Casa Vasari in Florence
An Online Exhibition by the Photo library of the Kunsthistorisches Institut in Florenz - Max-Planck-Institut
When people hear the name "Casa Vasari", they first think of the Casa Vasari in Arezzo (1542-48), which became a museum in 1955. However, the online exhibition presented here is dedicated to the Casa Vasari in Florence. It was the residence of the painter of Duke Cosimo I of Tuscany, but was previously little-known among the public for various reasons and was also relatively neglected by the academic world until now. From Vasari's original residence, which is not easily accessible even today, only the frescoes in the Sala Grande (around 1572) have survived, and they are in a precarious state of conservation. Thanks to the generosity of the owners and the intervention of the Fondazione Horne and the restorer, Guido Botticelli, the Photo Library was able to meticulously document the Sala Grande in photographs in January and June 2008, which on the one hand documented the restoration that Botticelli has been working on since 2002, and on the other hand illustrates how important it would be to restore the parts of the frescoes that have not yet been included. The Ente Cassa di Risparmio (savings bank) of Florence has responded to this urgent appeal by the Fondazione Horne, so that the restoration work will be able to proceed in the near future. As always, the photo campaign of the Casa Vasari combines the documentary task of the Photo Library with the interests of research, in particular with the studies of Vasari by the Nova Directorate, which culminated in a recent congress and in the new edition of the "Lives" published by Wagenbach Verlag. After the Casa Zuccari, this online exhibition opens the doors of the Casa Vasari in virtual form and gives the residence of one of Florence's most famous citizens back to the city.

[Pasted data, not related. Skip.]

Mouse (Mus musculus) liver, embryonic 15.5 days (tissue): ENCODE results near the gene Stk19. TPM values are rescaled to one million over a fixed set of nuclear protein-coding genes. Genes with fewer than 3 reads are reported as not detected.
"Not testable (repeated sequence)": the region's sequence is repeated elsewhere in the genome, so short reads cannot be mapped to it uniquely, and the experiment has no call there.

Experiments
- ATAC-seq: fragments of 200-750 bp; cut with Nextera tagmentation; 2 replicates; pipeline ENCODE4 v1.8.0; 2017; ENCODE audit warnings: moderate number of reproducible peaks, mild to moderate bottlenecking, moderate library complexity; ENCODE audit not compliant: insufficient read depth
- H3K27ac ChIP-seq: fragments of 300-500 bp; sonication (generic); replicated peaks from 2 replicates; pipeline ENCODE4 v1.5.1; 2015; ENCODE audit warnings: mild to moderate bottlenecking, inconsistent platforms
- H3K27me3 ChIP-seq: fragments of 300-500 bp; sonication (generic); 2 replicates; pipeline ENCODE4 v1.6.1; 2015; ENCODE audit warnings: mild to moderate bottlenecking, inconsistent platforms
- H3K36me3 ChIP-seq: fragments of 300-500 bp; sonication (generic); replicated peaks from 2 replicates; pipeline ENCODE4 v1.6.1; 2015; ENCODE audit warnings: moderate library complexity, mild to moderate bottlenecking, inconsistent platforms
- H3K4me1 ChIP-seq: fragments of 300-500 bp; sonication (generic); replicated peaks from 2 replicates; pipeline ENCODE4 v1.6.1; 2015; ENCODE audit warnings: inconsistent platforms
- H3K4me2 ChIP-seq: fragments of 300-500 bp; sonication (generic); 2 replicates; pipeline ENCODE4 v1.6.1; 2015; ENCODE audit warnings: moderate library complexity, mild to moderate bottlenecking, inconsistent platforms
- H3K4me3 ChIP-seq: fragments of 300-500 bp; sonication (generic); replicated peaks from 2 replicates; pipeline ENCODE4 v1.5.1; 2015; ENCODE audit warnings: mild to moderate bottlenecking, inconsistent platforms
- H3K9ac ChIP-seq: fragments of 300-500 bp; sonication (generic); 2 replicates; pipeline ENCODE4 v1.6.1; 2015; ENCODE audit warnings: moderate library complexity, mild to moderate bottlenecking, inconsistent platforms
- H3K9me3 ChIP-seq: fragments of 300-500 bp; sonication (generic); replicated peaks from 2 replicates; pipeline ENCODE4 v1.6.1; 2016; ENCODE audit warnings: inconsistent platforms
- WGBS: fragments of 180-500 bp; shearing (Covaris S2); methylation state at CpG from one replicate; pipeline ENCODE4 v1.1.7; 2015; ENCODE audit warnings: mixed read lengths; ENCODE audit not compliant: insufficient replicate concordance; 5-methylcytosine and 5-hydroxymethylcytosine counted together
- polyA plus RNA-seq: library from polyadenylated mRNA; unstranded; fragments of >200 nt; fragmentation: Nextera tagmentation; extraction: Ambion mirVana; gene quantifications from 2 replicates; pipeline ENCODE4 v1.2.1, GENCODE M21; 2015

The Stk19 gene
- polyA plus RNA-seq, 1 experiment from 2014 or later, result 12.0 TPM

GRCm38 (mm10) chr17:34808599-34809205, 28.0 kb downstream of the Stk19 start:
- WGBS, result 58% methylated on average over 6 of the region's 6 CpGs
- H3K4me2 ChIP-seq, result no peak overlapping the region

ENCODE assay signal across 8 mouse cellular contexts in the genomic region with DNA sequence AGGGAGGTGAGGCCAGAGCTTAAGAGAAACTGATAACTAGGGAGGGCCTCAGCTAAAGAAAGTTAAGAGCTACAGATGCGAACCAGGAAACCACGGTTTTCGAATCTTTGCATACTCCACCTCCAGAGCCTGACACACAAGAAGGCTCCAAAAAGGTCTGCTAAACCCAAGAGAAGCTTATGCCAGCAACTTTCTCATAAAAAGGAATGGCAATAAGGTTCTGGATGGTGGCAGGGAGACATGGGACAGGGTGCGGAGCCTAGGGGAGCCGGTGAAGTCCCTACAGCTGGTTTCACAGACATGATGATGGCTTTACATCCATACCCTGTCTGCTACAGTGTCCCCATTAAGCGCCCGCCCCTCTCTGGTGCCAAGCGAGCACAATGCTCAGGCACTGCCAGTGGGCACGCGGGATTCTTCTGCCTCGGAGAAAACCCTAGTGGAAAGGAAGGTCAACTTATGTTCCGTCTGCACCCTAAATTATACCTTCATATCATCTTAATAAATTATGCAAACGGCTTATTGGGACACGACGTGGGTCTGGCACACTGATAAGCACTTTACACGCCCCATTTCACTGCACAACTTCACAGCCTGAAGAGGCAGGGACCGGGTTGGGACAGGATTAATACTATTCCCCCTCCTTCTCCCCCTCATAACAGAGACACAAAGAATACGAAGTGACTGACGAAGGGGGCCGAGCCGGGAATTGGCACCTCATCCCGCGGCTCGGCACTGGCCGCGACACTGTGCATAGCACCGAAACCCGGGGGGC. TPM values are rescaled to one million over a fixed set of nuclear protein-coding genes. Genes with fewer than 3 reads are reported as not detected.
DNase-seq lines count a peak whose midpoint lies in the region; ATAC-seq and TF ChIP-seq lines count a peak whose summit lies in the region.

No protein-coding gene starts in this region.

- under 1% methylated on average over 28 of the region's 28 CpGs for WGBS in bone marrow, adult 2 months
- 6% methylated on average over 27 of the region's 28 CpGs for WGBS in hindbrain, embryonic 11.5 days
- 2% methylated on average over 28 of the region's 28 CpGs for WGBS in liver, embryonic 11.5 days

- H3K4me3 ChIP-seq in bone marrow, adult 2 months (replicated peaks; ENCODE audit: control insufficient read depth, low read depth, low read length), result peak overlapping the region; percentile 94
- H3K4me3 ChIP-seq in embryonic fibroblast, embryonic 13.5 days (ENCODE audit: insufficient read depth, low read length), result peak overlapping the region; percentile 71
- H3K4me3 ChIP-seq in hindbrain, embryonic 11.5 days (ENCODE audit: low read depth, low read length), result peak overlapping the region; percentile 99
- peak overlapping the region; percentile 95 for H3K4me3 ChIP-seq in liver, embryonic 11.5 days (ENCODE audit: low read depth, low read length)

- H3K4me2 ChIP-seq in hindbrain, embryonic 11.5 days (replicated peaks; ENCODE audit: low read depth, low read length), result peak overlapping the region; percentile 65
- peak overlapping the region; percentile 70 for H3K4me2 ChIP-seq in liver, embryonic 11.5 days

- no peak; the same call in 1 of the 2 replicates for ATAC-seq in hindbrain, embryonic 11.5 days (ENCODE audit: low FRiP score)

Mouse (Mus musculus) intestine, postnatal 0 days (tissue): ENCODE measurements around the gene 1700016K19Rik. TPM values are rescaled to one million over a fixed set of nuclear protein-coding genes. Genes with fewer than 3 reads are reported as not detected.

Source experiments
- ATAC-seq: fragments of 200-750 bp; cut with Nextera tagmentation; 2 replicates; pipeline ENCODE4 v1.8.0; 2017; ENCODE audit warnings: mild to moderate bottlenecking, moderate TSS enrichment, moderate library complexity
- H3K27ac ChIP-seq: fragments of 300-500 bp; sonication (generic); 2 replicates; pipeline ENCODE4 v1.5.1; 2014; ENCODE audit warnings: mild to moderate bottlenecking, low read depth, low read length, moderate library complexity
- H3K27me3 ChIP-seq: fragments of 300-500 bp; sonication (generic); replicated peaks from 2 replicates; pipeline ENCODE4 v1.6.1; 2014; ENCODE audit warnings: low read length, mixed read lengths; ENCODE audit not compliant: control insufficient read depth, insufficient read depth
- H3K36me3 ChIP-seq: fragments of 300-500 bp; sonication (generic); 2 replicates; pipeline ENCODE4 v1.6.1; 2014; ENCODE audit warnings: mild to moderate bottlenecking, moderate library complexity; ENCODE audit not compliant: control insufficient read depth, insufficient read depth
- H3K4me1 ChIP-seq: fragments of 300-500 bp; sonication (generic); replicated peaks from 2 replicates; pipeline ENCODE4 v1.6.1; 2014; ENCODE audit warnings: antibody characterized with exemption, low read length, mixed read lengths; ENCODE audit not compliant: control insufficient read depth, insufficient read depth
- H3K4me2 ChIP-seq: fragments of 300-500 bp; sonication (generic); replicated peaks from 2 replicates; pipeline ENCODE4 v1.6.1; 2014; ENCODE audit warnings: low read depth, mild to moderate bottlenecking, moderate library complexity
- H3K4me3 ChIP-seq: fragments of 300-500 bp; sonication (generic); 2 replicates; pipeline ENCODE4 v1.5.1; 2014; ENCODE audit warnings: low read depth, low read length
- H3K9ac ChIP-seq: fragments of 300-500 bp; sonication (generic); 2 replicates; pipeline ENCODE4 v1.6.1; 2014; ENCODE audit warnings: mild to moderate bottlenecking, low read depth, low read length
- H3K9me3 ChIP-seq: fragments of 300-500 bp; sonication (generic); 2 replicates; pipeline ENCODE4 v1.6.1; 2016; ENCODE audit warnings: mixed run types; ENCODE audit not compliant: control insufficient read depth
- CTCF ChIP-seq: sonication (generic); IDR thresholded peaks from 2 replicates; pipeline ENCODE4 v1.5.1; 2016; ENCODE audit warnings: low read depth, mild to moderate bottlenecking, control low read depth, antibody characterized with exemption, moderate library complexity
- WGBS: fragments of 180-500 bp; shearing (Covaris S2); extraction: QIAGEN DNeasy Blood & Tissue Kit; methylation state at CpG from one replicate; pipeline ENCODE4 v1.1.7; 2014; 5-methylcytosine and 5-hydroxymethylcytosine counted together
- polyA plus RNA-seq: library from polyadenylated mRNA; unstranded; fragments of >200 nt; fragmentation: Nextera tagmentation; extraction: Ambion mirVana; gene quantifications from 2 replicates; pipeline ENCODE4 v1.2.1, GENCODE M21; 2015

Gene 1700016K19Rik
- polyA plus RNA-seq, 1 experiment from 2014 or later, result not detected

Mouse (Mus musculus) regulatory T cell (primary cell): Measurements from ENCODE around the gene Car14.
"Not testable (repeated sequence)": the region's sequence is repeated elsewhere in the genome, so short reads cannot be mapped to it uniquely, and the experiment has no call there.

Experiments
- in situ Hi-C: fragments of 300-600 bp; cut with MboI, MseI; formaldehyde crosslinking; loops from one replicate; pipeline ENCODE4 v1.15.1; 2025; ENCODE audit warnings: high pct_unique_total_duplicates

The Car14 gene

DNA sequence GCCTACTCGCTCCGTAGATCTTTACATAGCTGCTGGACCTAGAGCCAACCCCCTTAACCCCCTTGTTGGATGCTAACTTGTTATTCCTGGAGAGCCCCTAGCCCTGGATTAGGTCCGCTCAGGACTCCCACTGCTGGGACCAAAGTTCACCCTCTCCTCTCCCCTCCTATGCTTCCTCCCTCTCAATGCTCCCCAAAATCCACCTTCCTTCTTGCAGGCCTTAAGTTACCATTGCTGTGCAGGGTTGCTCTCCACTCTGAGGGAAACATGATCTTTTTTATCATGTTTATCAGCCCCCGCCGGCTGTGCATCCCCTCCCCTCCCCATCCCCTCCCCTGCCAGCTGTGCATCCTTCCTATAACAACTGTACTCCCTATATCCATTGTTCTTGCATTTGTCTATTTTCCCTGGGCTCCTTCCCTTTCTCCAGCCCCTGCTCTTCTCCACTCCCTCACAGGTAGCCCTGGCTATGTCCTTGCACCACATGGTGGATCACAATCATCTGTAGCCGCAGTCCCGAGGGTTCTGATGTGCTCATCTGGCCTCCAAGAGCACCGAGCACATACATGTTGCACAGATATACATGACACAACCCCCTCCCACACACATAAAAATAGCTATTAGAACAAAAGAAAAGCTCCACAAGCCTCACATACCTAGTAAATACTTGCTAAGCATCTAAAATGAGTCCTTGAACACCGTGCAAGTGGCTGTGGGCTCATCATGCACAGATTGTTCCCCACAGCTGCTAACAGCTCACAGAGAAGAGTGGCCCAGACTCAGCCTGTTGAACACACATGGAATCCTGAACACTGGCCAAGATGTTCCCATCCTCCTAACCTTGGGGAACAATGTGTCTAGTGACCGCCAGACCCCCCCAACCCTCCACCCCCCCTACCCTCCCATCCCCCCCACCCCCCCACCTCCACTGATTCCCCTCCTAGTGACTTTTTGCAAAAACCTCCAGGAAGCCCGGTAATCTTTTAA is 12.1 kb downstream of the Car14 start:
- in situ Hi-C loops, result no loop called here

This event will be documented photographically and/or recorded on video. Please let us know if you do not agree with the Kunsthistorisches Institut in Florenz using images in which you might be recognizable for event documentation and public relation purposes (e.g. social media).